Laws involving things like injury from automobile accidents and coverage in automobile insurance should not be “gotcha laws”. But, that is what the new personal injury protection laws which took effect on July 31st will do.
Last year, Florida’s governor and legislators championed a revision to Florida’s “Personal Injury Protection” (PIP) laws under auto liability insurance statutes. The insurance industry complained to the legislature that they were suffering rampant fraud in the PIP industry and needed this relief or they would go out of business, the sky would fall or life as we know it would end. Effectively what they have done for consumers is to create stumbling blocks to coverage and for insurance companies they have drastically reduced the potential exposure when consumers suffer injuries in automobile accidents.
Traditionally, PIP provided up to $10,000 coverage to drivers and passengers of vehicles involved in accidents. The idea was to allow payment of a set amount of money for the treatment of injuries, regardless of fault. That way, consumers were able to seek and pay for injuries they suffered in auto crashes.
The new law provides you only $2500 of the $10,000 PIP limits if you do not present to an emergency room within 14 days after the accident and receive a diagnosis of “an emergency medical condition”. What is an “emergency medical condition”? The law does not clearly set forth exactly what that means. Is a herniated disk that has not begun to exert pressure on nerves or the spinal cord represent an “emergency medical condition”? What if that herniated disk further herniates on day 15 and begins to compress the spinal cord?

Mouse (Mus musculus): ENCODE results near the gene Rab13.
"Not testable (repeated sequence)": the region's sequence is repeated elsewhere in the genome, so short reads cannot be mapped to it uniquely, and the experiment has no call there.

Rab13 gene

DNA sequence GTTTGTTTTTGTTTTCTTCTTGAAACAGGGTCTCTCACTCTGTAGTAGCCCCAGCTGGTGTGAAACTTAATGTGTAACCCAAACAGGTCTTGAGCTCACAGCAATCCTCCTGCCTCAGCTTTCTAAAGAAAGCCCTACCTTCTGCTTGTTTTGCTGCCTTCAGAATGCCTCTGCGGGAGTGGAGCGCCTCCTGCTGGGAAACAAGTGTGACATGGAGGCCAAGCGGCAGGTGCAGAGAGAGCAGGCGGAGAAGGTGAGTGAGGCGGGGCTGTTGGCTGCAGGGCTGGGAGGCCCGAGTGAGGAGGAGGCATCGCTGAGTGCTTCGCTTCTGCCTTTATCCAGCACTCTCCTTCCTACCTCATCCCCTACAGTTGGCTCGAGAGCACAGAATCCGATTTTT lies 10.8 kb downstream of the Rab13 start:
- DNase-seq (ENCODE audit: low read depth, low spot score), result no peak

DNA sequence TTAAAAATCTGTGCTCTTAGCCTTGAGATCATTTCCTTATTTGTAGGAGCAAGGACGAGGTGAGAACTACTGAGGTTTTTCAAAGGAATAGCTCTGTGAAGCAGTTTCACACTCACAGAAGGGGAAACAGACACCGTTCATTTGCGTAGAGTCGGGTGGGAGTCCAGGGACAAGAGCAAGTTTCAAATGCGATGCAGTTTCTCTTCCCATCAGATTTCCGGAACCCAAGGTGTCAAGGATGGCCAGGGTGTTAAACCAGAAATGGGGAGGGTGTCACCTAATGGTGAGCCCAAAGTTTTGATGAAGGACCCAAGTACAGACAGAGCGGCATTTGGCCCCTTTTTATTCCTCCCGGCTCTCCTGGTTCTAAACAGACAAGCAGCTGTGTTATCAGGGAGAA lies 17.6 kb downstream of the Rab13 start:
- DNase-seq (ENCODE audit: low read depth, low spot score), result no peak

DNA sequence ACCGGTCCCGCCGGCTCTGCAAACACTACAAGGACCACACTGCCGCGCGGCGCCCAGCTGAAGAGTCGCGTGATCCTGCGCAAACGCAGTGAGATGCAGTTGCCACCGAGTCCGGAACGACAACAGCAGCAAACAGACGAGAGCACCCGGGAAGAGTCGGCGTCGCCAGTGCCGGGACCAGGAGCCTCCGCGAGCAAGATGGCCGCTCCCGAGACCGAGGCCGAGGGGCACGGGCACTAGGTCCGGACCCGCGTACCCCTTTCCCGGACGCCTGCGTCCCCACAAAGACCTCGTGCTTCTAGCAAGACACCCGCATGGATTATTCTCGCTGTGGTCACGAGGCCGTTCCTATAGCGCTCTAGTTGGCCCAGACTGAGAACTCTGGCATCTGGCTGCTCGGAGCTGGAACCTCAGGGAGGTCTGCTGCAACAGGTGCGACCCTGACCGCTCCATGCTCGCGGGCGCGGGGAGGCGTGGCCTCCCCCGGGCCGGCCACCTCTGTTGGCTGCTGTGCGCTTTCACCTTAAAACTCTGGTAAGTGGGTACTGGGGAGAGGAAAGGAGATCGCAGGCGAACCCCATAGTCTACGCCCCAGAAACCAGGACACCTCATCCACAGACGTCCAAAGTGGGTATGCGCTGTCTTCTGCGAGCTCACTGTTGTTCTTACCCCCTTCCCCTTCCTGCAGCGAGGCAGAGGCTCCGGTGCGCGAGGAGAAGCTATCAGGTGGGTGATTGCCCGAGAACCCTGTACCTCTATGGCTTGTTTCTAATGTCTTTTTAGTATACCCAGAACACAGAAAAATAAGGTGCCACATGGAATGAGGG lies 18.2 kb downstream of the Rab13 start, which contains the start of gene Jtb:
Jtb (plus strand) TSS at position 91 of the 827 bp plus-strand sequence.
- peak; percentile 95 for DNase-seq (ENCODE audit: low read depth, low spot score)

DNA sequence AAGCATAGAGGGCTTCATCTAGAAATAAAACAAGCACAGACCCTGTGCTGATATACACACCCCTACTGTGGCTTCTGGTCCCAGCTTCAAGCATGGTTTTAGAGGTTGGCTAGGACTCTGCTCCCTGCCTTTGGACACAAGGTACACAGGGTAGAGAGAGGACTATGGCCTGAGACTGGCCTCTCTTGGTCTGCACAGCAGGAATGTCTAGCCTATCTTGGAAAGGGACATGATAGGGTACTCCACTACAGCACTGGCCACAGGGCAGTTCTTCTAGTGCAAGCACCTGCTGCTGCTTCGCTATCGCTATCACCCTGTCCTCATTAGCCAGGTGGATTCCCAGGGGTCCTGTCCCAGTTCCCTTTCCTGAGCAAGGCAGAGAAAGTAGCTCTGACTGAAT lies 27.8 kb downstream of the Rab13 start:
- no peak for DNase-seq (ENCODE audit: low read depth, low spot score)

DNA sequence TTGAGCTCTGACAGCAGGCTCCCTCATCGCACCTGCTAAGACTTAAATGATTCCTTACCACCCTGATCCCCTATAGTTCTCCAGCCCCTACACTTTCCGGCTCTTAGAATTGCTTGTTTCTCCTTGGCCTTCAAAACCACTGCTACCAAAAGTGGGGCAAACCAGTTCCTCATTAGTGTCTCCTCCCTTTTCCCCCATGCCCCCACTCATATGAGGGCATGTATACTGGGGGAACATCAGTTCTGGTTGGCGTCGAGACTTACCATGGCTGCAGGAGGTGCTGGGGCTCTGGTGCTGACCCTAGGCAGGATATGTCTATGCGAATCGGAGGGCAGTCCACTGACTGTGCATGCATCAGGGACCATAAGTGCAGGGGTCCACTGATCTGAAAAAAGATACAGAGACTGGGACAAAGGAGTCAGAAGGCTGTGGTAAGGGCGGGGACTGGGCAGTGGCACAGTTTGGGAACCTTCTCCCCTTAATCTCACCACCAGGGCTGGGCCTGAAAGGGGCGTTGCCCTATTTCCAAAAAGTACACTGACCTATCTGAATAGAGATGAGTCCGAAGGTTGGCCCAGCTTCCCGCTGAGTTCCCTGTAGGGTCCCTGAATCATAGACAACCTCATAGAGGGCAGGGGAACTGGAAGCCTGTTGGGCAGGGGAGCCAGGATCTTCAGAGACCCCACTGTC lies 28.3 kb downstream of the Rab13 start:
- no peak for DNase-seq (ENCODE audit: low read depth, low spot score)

In addition, although recognized by physicians in the U.S. and in many other countries as highly effective treatments, acupuncture and massage therapy will no longer be covered at all under the new law.
What did insurance companies promise to do in exchange for these unfair restrictions on PIP coverage? They were supposed to reduce auto insurance/PIP premiums by at least 10% in the first year. Insurers were supposed to file rates by January 1, 2013 that reflected a 10% reduction.
What did insurance companies do? Many have already filed for rates that show no reduction and in some cases, have filed for rate increases. Insurers have claimed that the lack of reduction is really a reduction; because without the new PIP law they would have filed for substantial rate increases.
We get to pay a premium for PIP coverage that is calculated on $10,000 in coverage; while only receiving $2500 in coverage if we do not immediately rush to an emergency room and get lucky enough to have an “emergency medical condition” that actually gets diagnosed.
We get to pay a premium for $10,000 in coverage that is no less cost than it was before Florida legislators and the governor squandered away our rights under PIP insurance contracts.
So, consumers get a “gotcha” when they find out they only have $2500 coverage for what evolves into a serious medical condition.